Youngies: 1. Peter Lobegeiger, 2. Jeff Denman, 3. Col Dwyer, 4. Viv Waterson, 5. Nev Linde, 6. Kevin Walters, 7. Allan Langer, 8. Kevin Stevens, 9. Steve Walters, 10. Rod Morris, 11. Des Morris, 12. Dave Roderick, 13. Ian Robson, 14. Gary Coyne, 15. Kerrod Walters, 16. Don Barrett, 17. Hugh O'Doherty.

Allan Langer was one of the first choices in all the Ipswich teams named. Picture: Anthony Weate
Allan Langer was one of the first choices in all the Ipswich teams named. Picture: Anthony Weate

Dirk Tazelaar: Jet # 31, 79 cricket games for Queensland and 277 wickets.

His team: 1. Ray Kelly, 2. Jeff Denman, 3. Brett Walters, 4. John White, 5. Denis Flannery, 6. Kev Walters, 7. Allan Langer (c), 8. Dud Beattie, 9. Noel Kelly, 10. Gary Parcell, 11. Des Morris 12. Ian Robson, 13. Gary Coyne, 14. Larry Brigginshaw, 15. Hugh O'Doherty 16. Jim Foreman (Snr), 17. Rod Morris.

John Brown: West End, Norths Devils two premierships, six first-class games for Queensland cricket and 1969 Rothmans' Medal rugby league winner, eight games for Queensland and one Test.

His team: 1. Eric Fraunfelder, 2. Dennis Flannery, 3. Joe Wilson, 4. Viv Waterson, 5. Bill Paten, 6. Frank Doonar, 7. Allan Langer, 8. Babe Collins, 9. Les Heidke, 10. Dan Dempsey, 11. Dud Beattie, 12. Noel Kelly, 13. Gary Parcell, 14. Jim Craig, 15. Harry Linde, 16. Les Sellars, 17. Rod Morris.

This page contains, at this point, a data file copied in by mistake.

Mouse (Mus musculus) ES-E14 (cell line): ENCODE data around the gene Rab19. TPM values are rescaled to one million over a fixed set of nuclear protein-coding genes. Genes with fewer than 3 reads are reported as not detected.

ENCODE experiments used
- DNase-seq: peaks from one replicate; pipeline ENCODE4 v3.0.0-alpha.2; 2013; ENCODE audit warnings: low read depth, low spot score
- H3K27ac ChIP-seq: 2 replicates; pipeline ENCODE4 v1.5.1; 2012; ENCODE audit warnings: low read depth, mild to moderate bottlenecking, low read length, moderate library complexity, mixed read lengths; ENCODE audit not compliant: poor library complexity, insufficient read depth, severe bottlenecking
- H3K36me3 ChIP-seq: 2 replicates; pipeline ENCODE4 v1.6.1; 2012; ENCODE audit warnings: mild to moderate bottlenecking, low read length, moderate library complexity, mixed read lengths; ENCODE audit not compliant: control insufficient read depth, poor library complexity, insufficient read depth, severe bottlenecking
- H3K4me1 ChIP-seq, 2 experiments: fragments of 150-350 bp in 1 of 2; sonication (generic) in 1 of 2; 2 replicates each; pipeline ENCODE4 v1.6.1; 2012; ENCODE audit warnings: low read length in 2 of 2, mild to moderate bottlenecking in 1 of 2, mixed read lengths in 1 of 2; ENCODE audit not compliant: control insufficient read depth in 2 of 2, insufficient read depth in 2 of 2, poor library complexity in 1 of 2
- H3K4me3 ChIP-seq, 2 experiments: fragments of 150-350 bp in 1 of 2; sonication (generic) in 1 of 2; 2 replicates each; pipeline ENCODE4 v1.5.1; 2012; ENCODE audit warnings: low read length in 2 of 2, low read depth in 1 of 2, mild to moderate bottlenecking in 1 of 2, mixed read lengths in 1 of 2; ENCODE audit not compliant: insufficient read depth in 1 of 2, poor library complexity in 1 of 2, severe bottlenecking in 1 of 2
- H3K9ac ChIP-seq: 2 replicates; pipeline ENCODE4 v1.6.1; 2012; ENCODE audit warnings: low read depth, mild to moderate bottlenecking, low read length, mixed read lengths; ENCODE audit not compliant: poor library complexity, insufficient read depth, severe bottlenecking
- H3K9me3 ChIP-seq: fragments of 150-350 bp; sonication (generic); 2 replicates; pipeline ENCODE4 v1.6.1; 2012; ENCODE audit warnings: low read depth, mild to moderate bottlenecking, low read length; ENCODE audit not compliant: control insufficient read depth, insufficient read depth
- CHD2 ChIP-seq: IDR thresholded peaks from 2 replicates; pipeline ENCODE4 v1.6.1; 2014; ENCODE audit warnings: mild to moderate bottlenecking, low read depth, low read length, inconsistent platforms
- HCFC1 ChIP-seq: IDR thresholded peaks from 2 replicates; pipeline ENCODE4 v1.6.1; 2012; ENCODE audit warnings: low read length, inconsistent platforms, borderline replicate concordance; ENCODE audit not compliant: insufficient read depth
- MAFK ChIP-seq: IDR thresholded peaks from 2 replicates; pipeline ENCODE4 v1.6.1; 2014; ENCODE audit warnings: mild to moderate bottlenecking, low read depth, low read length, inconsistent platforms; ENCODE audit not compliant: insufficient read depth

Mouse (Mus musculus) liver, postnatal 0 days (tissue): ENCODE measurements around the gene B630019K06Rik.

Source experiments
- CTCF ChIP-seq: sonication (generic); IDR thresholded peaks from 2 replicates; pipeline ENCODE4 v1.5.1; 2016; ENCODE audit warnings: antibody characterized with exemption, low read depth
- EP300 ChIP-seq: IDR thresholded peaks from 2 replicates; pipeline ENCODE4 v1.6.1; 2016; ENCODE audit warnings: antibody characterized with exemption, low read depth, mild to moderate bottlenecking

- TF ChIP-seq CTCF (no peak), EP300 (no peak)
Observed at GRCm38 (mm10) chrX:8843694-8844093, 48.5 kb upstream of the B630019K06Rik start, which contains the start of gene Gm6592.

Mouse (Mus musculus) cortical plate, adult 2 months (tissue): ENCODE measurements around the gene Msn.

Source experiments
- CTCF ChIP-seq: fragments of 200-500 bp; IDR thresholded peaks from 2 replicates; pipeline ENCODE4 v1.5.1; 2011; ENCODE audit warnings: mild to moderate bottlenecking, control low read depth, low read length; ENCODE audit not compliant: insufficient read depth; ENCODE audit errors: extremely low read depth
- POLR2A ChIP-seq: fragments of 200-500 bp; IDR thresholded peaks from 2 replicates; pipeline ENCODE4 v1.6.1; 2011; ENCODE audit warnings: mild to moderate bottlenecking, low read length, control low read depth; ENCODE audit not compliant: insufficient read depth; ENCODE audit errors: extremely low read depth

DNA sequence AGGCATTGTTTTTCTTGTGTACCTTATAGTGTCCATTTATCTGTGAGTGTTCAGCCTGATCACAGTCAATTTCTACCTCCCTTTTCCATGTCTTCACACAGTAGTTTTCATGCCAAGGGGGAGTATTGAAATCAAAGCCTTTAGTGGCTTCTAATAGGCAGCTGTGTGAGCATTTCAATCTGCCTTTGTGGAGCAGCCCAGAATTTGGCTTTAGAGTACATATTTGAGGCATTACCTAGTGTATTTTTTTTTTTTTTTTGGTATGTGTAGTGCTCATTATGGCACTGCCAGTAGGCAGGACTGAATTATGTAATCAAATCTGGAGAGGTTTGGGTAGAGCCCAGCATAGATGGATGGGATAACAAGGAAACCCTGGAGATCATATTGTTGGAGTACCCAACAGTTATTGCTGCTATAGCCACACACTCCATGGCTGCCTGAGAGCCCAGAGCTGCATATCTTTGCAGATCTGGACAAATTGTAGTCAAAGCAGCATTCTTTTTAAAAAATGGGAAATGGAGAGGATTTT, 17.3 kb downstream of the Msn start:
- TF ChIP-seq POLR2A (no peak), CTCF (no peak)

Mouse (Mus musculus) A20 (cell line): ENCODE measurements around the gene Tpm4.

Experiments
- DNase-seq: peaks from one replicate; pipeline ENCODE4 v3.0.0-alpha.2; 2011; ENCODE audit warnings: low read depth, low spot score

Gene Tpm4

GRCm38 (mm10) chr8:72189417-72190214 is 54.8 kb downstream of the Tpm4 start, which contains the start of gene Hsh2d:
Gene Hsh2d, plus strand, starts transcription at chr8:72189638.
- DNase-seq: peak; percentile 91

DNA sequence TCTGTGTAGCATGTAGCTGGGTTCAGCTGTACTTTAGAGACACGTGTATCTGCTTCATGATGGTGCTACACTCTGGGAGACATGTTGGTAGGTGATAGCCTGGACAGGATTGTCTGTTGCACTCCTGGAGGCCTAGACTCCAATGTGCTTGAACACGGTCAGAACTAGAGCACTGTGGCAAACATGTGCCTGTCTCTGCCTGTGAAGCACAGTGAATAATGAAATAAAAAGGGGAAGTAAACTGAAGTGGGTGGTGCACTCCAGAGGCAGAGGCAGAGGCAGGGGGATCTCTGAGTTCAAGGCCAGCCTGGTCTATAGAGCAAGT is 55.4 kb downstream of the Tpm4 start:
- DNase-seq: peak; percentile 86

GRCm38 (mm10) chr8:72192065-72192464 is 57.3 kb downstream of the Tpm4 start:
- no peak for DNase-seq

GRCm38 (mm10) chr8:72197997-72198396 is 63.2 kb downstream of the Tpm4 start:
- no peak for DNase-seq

Steve Ricketts: Retired chief rugby league writer for The Courier-Mail, and QRL History Committee (www. stevericketts.com.au)

His team: 1. Eric Frauenfelder, 2. Denis Flannery, 3. Brian 'Tiger' Walsh, 4. Jim Craig, 5. Cec Aynsley, 6. Kevin Walters, 7. Allan Langer, 8. Rod Morris, 9. Steve Walters, 10. Noel Kelly, 11, Gary Parcell, 12. Dud Beattie, 13. Des Morris (c). Inter-change: Hec Gee, Dan Dempsey, Gary Coyne, Jason Hetherington. Coach: Des Morris.

Thorn's truly remarkable two-code career

EVEN a 17-trophy career starts with a first one.

Sometime in the future my sons might sit down next to me and ask how much about Brad Thorn is urban legend and how much is true dad.